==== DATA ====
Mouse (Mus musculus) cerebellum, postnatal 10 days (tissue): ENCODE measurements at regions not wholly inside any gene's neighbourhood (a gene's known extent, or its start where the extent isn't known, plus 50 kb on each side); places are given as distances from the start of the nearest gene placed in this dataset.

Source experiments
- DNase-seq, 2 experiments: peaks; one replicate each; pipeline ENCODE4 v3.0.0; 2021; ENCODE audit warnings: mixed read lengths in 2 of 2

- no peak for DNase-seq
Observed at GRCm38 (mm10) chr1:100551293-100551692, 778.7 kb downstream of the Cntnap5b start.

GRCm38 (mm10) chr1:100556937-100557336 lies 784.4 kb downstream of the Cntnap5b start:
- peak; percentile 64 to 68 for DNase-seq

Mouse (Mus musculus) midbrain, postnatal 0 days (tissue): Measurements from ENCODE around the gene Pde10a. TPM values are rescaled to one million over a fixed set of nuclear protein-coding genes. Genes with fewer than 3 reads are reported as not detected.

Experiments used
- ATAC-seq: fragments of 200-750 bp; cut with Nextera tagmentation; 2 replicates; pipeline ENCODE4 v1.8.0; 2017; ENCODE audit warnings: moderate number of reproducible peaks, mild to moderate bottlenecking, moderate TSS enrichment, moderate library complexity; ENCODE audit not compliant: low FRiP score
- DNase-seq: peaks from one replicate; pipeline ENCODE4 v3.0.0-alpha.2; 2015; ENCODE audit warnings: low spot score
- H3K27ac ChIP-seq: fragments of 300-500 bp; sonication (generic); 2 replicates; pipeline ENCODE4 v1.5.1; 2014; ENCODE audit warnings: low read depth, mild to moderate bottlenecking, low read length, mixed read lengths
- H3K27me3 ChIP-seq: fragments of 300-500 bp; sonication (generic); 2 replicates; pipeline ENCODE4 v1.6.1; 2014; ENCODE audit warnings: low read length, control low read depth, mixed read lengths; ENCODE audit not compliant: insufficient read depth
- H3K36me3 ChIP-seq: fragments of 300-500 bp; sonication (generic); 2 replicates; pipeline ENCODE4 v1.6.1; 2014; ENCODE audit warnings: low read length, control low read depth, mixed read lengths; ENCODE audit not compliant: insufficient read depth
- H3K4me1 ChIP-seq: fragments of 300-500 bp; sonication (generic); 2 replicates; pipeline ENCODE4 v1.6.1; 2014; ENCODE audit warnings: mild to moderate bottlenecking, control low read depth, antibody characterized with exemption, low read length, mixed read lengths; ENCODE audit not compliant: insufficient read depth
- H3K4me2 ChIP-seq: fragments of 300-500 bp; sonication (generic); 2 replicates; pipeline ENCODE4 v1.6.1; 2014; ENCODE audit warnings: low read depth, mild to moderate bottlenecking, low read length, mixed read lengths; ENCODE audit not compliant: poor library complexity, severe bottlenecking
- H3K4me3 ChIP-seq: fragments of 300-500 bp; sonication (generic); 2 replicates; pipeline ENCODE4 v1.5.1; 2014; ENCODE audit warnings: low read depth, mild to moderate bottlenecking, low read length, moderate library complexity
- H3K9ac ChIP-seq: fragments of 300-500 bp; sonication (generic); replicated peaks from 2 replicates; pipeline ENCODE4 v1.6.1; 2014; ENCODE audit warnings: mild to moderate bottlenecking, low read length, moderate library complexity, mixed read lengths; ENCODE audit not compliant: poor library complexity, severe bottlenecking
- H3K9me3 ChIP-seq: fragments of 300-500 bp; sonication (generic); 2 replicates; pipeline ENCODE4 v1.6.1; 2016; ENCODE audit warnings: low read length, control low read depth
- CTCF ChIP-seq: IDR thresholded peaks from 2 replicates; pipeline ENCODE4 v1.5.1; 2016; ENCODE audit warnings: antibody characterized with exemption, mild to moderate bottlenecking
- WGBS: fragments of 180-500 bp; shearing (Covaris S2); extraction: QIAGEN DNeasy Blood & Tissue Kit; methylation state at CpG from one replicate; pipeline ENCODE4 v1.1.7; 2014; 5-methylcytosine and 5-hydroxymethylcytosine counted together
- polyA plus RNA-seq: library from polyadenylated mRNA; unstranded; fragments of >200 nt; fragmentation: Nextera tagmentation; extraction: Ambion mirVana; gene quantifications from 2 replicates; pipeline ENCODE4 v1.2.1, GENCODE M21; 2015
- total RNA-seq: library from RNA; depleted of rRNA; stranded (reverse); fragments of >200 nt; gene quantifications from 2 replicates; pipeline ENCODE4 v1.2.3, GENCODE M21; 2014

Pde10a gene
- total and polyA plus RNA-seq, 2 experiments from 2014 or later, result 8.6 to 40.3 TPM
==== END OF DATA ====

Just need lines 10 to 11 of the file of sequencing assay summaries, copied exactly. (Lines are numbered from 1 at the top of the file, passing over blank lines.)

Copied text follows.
- ATAC-seq: fragments of 200-750 bp; cut with Nextera tagmentation; 2 replicates; pipeline ENCODE4 v1.8.0; 2017; ENCODE audit warnings: moderate number of reproducible peaks, mild to moderate bottlenecking, moderate TSS enrichment, moderate library complexity; ENCODE audit not compliant: low FRiP score
- DNase-seq: peaks from one replicate; pipeline ENCODE4 v3.0.0-alpha.2; 2015; ENCODE audit warnings: low spot score